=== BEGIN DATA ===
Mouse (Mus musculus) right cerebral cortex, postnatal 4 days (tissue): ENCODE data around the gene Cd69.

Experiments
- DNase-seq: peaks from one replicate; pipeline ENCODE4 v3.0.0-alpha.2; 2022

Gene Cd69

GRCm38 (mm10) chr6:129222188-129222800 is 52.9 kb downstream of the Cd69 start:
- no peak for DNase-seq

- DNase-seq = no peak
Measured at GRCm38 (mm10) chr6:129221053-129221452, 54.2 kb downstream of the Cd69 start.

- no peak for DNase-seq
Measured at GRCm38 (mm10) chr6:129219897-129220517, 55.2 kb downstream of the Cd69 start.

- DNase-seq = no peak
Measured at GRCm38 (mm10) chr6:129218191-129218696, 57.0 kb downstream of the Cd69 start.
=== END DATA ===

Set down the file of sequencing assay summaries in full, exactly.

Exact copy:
Mouse (Mus musculus) right cerebral cortex, postnatal 4 days (tissue): ENCODE data around the gene Cd69.

Experiments
- DNase-seq: peaks from one replicate; pipeline ENCODE4 v3.0.0-alpha.2; 2022

Gene Cd69

GRCm38 (mm10) chr6:129222188-129222800 is 52.9 kb downstream of the Cd69 start:
- no peak for DNase-seq

- DNase-seq = no peak
Measured at GRCm38 (mm10) chr6:129221053-129221452, 54.2 kb downstream of the Cd69 start.

- no peak for DNase-seq
Measured at GRCm38 (mm10) chr6:129219897-129220517, 55.2 kb downstream of the Cd69 start.

- DNase-seq = no peak
Measured at GRCm38 (mm10) chr6:129218191-129218696, 57.0 kb downstream of the Cd69 start.